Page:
In Re Parklane/atlanta Joint Venture, Debtor.parklane Hosiery Company, Inc., Plaintiff-appellee, v. Parklane/atlanta Venture, Defendant,james D. Silvers, Defendant-appellant, 927 F.2d 532 (11th Cir. 1991)

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US Court of Appeals for the Eleventh Circuit - 927 F.2d 532 (11th Cir. 1991)

March 19, 1991


Frank B. Wilensky, Michael D. Pinsky, Macey, Wilensky, Cohen, Wittner & Kessler, Atlanta, Ga., for defendant-appellant.

James Peyton Smith, Jerome L. Kaplan, Arnall, Golden & Gregory, Atlanta, Ga., for plaintiff-appellee.

Appeal from the United States District Court for the Northern District of Georgia.

Before JOHNSON and HATCHETT, Circuit Judges, and SMITH* , Senior Circuit Judge.

JOHNSON, Circuit Judge:


Defendant James D. Silvers ("Silvers") appeals from the district court's order withdrawing this proceeding from the bankruptcy court.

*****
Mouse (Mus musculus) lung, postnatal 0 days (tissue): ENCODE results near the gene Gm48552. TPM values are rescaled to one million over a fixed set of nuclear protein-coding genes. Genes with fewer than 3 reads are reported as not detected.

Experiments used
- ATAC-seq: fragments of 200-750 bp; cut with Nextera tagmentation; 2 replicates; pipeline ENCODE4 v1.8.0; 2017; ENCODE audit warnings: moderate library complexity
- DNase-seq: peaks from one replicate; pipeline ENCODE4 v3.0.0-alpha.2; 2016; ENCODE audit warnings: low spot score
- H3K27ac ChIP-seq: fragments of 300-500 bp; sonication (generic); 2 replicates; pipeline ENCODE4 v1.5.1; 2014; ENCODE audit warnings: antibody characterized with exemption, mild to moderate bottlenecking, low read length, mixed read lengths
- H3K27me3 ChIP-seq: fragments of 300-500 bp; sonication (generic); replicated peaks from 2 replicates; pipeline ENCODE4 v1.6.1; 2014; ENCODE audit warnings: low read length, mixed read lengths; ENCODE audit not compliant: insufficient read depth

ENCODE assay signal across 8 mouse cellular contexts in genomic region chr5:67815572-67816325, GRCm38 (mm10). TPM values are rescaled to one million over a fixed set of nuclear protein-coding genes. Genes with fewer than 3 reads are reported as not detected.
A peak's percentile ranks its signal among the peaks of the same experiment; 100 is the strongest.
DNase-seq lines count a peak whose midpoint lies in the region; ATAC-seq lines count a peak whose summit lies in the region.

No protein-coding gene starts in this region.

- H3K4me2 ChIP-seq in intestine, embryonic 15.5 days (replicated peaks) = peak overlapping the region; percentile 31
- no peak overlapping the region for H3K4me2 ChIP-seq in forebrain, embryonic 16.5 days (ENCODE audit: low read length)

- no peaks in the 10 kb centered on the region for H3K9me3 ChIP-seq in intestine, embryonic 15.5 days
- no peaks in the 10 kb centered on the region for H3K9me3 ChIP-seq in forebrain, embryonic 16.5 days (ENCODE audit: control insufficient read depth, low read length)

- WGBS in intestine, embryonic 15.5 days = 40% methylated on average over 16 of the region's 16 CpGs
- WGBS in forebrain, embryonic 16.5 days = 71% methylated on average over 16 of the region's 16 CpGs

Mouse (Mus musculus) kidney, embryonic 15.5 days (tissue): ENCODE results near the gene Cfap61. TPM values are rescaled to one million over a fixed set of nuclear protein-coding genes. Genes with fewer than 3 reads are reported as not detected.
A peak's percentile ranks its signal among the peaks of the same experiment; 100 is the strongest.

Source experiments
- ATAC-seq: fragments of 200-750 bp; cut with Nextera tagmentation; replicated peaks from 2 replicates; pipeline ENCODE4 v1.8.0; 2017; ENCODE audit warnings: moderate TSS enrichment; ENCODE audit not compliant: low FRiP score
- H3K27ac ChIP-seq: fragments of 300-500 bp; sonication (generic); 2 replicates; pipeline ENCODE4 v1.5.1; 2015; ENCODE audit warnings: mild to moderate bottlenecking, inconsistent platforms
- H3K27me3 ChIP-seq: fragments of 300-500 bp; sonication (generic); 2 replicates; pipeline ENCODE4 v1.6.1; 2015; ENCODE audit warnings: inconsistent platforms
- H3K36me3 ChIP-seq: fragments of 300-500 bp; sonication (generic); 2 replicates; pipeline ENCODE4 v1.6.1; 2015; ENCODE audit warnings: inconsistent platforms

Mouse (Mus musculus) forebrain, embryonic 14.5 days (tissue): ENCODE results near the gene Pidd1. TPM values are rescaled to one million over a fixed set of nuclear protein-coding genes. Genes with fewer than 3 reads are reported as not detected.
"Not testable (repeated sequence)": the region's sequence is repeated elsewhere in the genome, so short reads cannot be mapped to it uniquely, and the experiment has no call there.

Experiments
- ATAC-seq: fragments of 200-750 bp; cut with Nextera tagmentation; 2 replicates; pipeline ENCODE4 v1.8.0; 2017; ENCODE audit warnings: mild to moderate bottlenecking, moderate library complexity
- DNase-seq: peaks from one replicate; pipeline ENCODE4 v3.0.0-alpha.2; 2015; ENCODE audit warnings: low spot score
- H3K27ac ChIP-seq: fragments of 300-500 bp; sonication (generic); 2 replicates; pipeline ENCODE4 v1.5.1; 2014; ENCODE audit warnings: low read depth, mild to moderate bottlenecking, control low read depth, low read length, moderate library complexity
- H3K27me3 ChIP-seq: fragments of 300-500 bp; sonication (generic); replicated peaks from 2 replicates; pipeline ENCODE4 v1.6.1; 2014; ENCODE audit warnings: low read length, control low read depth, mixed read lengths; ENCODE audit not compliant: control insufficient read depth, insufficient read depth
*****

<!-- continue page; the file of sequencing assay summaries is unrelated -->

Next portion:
In 1981, Silvers and plaintiff Parklane Hosiery Company, Inc. ("the plaintiff") executed an agreement creating a joint venture known as the Parklane/Atlanta Joint Venture ("the joint venture"). Pursuant to this agreement, the plaintiff leased five stores in the metropolitan Atlanta area for Silvers to operate. The relationship deteriorated, leading the plaintiff to file suit in the Superior Court of Fulton County. On January 5, 1989, the superior court entered an order dissolving the joint venture and requiring Silvers to turn over possession of the stores to the plaintiff within fifteen days. The order also instructed Silvers to retain control and possession of all inventory and revenues of the joint venture pending further order of the court. On January 19, 1989, one day before the turnover date, Silvers filed a Chapter 11 bankruptcy petition on behalf of the joint venture.